When the year first started, I was looking forward to our own "Roaring Twenties" decade, but what I had in mind was more jazz, loosening social strictures, and feminism. Not global pandemic, economic and racial strife, and crazy politics.
My 2020 New Year's Resolutions didn't turn out quite as I'd hoped. My goals were to write more, teach, organize, and form a food historian community. I didn't get as much writing done on Preserve or Perish as I wanted. I underestimated how much a global pandemic would hamstring the intense higher thought that is required for the complicated task of original research and book editing. I DID make progress though, and that's what counts. What I did to was write a lot more about cookbooks and historic recipes, which WAS one of my goals, as I look back.
Although I did not get any online courses up (although at least two are percolating as we speak), I DID do a lot of virtual teaching, both informally through Food History Happy Hour, which was often the highlight of my week or month, and more formally with the incredible number of virtual speaking engagements I did this year (and already 2021 looks like it might outstrip 2020, now that people are used to Zooming).
The organizing I didn't get much of a chance to do until this month! Some Christmas money meant I could afford to order 3 more bookshelves to match my existing ones in my guest-bedroom-cum-office-and-library, and that's about it in terms of what I can fit up here. I also rearranged where my desk is and made room for the new shelves, which should arrive next week.
And while I didn't go about creating an intentional food historian community, I have watched with pleasure the new folks joining in on Facebook, the food history community on Instagram, and of course everyone who has supported me on Patreon.
My goals in 2021 are a little more modest - keep Food History Happy Hour going as long as I can, keep plugging away on the book, and keep this blog going. And finish reorganizing my library and making my office more functional and cozy. I didn't expect to spend nearly as much time up here as I did, but working from home does that to a girl. Do you have any 2021 goals? Or don't want to jinx it?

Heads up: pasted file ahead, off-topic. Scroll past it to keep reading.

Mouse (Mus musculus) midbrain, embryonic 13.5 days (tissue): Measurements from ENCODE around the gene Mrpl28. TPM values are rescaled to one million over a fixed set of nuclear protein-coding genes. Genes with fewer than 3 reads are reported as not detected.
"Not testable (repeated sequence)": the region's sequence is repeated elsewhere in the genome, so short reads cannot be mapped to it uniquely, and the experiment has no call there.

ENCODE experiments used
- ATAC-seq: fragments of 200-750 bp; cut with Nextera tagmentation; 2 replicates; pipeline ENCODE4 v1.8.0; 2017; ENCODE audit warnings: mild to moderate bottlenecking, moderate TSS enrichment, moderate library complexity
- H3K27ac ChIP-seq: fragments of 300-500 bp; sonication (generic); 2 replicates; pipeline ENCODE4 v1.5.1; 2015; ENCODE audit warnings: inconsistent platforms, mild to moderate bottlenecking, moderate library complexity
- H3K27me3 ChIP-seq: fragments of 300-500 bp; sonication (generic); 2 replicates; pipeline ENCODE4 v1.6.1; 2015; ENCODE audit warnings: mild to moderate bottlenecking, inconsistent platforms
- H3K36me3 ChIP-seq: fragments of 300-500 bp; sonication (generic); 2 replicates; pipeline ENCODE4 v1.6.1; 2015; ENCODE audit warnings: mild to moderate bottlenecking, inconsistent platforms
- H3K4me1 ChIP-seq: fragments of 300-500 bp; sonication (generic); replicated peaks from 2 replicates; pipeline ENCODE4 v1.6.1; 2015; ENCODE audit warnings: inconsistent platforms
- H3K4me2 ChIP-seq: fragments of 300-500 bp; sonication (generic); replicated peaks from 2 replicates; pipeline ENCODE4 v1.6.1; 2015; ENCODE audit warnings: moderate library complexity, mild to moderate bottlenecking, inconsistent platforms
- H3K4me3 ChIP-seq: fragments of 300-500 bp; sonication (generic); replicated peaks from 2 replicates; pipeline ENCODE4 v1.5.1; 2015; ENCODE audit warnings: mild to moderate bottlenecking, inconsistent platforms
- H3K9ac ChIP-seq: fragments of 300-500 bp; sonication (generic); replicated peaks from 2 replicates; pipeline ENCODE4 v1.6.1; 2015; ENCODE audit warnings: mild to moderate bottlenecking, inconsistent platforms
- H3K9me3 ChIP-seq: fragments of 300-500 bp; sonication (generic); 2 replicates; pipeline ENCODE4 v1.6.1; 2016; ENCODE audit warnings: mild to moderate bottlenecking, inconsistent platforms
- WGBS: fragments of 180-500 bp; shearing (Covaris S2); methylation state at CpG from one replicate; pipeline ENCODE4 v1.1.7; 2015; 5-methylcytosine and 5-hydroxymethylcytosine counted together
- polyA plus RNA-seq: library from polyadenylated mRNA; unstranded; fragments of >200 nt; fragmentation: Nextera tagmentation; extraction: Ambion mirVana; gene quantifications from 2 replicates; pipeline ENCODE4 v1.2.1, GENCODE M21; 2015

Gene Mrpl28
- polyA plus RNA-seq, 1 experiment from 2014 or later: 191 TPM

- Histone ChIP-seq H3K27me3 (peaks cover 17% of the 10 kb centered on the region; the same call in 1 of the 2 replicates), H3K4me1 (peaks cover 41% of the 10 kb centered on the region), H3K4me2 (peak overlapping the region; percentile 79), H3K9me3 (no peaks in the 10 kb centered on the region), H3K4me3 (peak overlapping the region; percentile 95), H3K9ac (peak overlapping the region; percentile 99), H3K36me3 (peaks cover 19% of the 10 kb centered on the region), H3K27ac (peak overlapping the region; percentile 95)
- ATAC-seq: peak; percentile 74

Top 10 Posts of 2020
My maintenance of the blog was a little more hit or miss this year than I would have liked. Sadly, World War Wednesday kind of fell by the wayside compared to 2019, although I hope to bring it back in full force in 2021. I did, however, get to focus a lot more on historic recipes. Here are the top 10 blog posts (thanks, Google Analytics!), published in 2020, in order of popularity.
1. Black Food Historians You Should Know
This one I published back in February of this year, but I wrote it because with a few exceptions, I felt that Black food historians were not getting their due in the food sphere.
2. Food History Happy Hour: Beef Fizz (1960s?)
This is the only Food History Happy Hour post on the list, which is kind of sad considering how many of them I did! But no one could deny the lure of the beef fizz craze that made the rounds of the internet, thanks to a Reddit post. I still haven't tracked down where the original recipe came from, so if anyone has an idea, let me know!
3. Food and the "Flu": Spanish Flu of 1918
The coronavirus pandemic was on everyone's mind earlier this spring, and since comparisons abounded to the Spanish Influenza epidemic of 1918 (which lasted well into 1919), I thought I would see what I could dig up on the food history of the "flu."
4. The Real Story Behind the "Gross" Black and Orange Halloween Taffy
Moral of the story here is apparently I need to hop on more random internet trends. This one was inspired by another meme making the rounds of social media and it was fun to dig into the real history.
5. Lydia Maria Child's Pumpkin Pie (1832)
The timeliness of this post, which I put up the day before Thanksgiving, probably had a lot to do with its popularity, but it was also my first cooking demo video! So that was also fun.
6. World War Wednesdays: Gospel of the Clean Plate
This short and sweet blog was one of the first of the year - discussing the issue of food waste and food conservation during WWI. Why it got so popular I have no idea, but there you go!
7. Celebrating Indigenous Foods
Another one I managed to publish "on time" for Native American Heritage Month, it also came at a time of reckoning with American mythology around the pending Thanksgiving season. It was fun to research - there were a few foods on the list that even I didn't realize were indigenous to the Americas.
8. One Year Later - The Food That Built America